These example sentences are selected automatically from various online news sources to reflect current usage of the word 'billow.' Views expressed in the examples do not represent the opinion of Merriam-Webster or its editors. Send us feedback.

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First Known Use of billow

Noun

1552, in the meaning defined at sense 1

Verb

1592, in the meaning defined at intransitive sense 1

History and Etymology for billow

Noun and Verb

Old Norse bylgja; akin to Old High German balg bag — more at belly

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Statistics for billow

Cite this Entry

“Billow.” Merriam-Webster.com Dictionary, Merriam-Webster, https://www.merriam-webster.com/dictionary/billow. Accessed 17 Apr. 2021.

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More Definitions for billow

billow

noun

English Language Learners Definition of billow

 (Entry 1 of 2)

: a moving cloud or mass of smoke, steam, etc.
literary + old-fashioned : a large wave

billow

verb

English Language Learners Definition of billow (Entry 2 of 2)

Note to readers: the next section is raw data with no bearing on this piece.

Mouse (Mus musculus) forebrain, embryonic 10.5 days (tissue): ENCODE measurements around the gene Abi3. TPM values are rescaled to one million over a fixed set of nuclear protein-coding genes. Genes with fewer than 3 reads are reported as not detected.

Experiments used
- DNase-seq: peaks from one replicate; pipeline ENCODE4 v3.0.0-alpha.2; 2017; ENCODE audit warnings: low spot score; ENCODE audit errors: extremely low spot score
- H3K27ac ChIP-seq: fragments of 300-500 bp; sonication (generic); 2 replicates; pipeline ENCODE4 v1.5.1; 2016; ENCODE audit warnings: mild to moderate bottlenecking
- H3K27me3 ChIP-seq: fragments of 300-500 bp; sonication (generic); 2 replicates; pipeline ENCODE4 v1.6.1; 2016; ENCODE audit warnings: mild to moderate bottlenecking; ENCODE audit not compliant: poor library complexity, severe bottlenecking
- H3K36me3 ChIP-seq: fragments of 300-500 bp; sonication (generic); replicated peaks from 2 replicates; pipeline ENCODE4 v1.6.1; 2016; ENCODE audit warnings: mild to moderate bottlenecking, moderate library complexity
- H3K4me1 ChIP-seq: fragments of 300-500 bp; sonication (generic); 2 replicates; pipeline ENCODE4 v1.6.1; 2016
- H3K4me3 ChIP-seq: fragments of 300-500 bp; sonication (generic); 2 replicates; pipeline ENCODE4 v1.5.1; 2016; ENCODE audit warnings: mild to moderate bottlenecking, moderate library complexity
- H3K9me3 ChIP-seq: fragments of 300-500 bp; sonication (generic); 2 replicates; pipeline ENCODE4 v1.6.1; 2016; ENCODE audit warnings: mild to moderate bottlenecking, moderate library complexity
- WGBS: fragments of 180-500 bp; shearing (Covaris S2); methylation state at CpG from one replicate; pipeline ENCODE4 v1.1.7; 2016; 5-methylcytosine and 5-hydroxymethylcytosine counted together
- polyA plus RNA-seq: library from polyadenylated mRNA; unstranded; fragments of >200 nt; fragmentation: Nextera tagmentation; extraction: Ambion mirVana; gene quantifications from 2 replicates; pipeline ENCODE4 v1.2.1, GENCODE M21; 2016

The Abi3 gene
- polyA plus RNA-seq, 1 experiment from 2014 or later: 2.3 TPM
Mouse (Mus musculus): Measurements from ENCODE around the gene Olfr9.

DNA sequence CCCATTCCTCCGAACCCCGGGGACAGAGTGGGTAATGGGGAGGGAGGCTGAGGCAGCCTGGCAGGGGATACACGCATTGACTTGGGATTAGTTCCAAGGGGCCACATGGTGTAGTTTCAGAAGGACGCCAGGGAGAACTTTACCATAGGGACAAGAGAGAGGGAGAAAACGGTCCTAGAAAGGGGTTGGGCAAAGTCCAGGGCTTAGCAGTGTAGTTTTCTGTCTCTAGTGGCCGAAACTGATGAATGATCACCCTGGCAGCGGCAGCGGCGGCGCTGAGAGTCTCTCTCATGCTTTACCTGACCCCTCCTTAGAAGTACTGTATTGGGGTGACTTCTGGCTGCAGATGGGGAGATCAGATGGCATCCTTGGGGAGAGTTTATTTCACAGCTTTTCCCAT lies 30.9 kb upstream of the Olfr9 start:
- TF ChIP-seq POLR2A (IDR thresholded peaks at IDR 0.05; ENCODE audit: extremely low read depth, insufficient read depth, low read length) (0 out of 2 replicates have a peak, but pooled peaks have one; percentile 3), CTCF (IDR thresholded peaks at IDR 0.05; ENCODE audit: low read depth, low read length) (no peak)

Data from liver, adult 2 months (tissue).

: to move as a large cloud or mass
: to be pushed outward by air
literary + old-fashioned : to rise or roll in waves

billow

noun
bil·​low | \ ˈbi-lō How to pronounce billow (audio) \

Kids Definition of billow

 (Entry 1 of 2)

1 : a large wave … the billows rose and fell unbroken.— Robert Louis Stevenson, Treasure Island
2 : a moving cloud or mass (as of smoke or flame)

billow

verb
billowed; billowing

Kids Definition of billow (Entry 2 of 2)

1 : to rise or roll in large waves the billowing ocean
2 : to move as a large cloud or mass Smoke billowed from the chimney.
3 : to bulge or swell out Sails billowed in the breeze.

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Comments on billow